I can’t travel even close to Bensonhurst, Brooklyn without making a stop at Villabate Alba for cannoli. The bakery is famed for its decadent recipe boasting imported ricotta, so much so, that yes, it might be worth the hour-long subway ride from the Upper West Side. The pasticceria is one of the remaining Italian businesses in Bensonhurst, forcing the area to hold onto its roots. Like much of New York, however, the neighborhood has evolved over the past 30 years, and will continue to do so.
Often thought of as a working class section of Brooklyn and depicted as such in film and television, Bensonhurst still has that old Brooklyn feel. You won’t stumble upon flashy new high-rise condos or hordes of hipsters (yet, anyway, and thank goodness), but you will notice the neighborhood’s landscape shifting. Yes, Tony Manero’s go-to pizza joint in Saturday Night Fever, aka Lenny’s, still cranks out some of the borough’s best pies. And, the subway still somewhat resembles that of the intro and outro in Welcome Back, Kotter, but other things have changed in Bensonhurst since the rough-and-tumble 1970s.
Bordered by Dyker Heights, Borough Park, Midwood, Gravesend, and Bath Beach, the neighborhood was once a hub for Italian-American and Jewish culture, but has become one of the most integrated areas of New York City. Starting in the 1980s, Chinese, Mexican, Russian, and Middle Eastern immigrants began to call the area home, so the face of Bensonhurst now represents these ethnicities as well.
Today, Chinese continue to flock to the area, making it the second Chinatown (after Sunset Park) in Brooklyn. What’s more, over half of the neighborhood’s population was born outside the US, so Bensonhurst is attracting scores of new New Yorkers. Why are so many people drawn to Bensonhurst? Good question….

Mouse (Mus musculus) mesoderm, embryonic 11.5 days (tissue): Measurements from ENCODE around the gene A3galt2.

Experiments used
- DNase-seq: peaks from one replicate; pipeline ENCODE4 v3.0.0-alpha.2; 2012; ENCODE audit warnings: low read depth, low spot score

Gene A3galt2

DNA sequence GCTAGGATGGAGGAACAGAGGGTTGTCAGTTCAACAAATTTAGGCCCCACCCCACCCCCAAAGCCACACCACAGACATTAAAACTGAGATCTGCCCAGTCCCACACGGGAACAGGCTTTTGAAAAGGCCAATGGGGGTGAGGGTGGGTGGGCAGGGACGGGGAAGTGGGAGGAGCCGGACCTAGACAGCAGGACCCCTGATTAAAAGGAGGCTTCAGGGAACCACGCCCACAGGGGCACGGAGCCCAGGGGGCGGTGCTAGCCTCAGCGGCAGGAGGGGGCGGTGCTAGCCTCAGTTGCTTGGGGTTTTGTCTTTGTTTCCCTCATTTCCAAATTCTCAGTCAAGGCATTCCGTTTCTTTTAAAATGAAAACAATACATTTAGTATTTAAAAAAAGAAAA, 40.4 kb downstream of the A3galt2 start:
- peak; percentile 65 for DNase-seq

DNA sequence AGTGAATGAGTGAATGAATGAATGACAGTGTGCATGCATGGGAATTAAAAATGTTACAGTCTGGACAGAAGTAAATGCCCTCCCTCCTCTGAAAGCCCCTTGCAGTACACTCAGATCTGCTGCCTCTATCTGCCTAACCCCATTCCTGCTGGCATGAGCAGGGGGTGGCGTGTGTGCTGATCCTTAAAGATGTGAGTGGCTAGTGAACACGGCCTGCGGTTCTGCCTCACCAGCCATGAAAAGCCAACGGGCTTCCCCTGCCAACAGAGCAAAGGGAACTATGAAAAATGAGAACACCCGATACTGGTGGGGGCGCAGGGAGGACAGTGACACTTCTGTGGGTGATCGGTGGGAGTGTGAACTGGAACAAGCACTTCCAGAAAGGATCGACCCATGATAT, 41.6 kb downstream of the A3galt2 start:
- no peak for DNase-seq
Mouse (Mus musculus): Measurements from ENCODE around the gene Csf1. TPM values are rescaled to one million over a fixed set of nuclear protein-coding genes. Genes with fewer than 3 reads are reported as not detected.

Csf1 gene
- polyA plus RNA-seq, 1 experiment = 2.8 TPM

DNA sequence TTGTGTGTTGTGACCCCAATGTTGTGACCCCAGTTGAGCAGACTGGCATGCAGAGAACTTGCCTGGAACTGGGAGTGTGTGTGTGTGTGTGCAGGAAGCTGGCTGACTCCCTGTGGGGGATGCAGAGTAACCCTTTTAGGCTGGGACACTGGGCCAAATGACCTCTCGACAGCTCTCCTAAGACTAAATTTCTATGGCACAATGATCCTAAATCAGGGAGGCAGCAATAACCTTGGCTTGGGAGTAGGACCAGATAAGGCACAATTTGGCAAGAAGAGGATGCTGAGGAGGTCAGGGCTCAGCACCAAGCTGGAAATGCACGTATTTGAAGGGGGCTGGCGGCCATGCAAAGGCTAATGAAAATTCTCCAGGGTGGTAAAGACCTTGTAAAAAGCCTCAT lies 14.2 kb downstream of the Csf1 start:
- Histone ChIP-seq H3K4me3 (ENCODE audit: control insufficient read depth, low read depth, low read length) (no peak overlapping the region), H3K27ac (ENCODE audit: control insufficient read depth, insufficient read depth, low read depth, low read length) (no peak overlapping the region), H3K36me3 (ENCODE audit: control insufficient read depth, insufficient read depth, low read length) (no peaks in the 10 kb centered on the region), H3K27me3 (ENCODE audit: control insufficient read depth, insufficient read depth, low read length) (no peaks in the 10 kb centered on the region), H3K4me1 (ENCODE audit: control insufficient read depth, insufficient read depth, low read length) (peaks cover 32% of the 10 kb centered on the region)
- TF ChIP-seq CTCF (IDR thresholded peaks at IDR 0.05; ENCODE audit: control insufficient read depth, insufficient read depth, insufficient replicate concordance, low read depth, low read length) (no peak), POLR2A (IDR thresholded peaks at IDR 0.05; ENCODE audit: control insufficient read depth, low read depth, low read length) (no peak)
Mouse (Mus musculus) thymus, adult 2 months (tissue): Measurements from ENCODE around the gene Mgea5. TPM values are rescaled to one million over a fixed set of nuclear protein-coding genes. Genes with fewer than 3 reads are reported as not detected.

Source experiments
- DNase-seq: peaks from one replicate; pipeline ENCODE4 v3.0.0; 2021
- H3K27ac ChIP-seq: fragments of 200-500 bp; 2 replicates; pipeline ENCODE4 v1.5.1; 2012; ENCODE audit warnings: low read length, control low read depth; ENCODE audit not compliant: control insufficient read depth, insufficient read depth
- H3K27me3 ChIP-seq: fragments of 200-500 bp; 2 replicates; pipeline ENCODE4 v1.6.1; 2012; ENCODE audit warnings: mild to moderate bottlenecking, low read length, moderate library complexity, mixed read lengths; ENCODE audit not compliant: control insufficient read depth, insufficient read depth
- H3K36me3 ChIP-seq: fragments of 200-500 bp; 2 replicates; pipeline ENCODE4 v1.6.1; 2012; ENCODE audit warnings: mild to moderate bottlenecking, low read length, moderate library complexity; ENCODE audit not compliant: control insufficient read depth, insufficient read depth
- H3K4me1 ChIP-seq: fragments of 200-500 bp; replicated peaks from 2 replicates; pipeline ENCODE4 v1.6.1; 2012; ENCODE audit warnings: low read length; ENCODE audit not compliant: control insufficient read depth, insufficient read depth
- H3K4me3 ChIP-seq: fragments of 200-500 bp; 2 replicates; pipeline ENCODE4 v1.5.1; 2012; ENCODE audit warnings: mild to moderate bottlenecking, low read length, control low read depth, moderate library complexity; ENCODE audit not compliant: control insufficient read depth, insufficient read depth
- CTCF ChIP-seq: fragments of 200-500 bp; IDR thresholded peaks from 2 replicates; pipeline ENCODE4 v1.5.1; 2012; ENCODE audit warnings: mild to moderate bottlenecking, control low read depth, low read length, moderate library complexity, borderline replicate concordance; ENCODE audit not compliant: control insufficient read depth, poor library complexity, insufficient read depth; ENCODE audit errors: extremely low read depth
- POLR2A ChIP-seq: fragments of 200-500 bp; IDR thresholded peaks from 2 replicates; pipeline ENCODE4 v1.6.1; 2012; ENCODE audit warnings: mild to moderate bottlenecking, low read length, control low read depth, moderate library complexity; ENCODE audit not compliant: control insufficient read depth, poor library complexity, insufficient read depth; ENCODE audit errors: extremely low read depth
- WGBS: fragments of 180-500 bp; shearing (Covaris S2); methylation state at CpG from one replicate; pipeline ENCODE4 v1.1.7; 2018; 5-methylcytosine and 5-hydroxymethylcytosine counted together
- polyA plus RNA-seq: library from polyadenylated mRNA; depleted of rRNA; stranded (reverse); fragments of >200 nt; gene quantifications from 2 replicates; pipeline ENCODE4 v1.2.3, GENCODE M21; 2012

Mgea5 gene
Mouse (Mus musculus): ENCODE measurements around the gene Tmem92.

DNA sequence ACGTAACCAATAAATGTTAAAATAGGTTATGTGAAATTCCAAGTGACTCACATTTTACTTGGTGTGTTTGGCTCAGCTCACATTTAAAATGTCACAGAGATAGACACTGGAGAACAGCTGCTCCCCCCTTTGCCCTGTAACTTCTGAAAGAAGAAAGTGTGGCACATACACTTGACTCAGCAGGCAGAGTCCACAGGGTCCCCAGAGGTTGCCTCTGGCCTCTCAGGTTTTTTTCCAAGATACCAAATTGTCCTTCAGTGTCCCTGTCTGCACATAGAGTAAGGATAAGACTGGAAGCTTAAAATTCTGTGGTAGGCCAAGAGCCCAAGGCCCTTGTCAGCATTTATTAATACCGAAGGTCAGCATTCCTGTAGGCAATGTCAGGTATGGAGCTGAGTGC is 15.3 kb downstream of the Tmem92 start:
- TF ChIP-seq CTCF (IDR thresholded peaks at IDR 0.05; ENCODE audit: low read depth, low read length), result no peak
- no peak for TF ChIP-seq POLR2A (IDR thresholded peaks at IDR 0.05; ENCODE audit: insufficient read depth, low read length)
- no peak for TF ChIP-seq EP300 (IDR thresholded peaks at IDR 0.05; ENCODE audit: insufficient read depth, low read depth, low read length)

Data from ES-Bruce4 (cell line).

For one, the cost of living is lower than other sections of Brooklyn, making it an affordable choice for both singles and families. Crime is low, and schools are good. Low-rises, row houses, and semi-detached homes on tree-lined streets give the enclave charm. In fact, Bensonhurst resembles a small town, and the commute to Midtown Manhattan is only about 45 minutes. The D train has stops at 71st Street, 79th Street, 18th Avenue, 20th Avenue, and Bay Parkway at 86th. Pick up the N train at 18th Avenue, 20th Avenue, and Bay Parkway, and the F at Avenue P.
The dining scene offers as much diversity as its denizens. You’ll find Italian comfort food, Asian specialties such as hand-pulled noodles, Mexican cuisine, and more. You won’t go hungry, that’s for sure. For entertainment, especially on warm summer days, Coney Island is less than a half hour away by subway.
Bensonhurst Park at the edge of the neighborhood provides green space as well as baseball fields, tennis, basketball and handball courts, and playgrounds. And another reason to consider living in Bensonhurst? The ocean is minutes away.
Here’s everyday life if Bensonhurst, Brooklyn.
Thanks to Eric Barao for the photos in this post.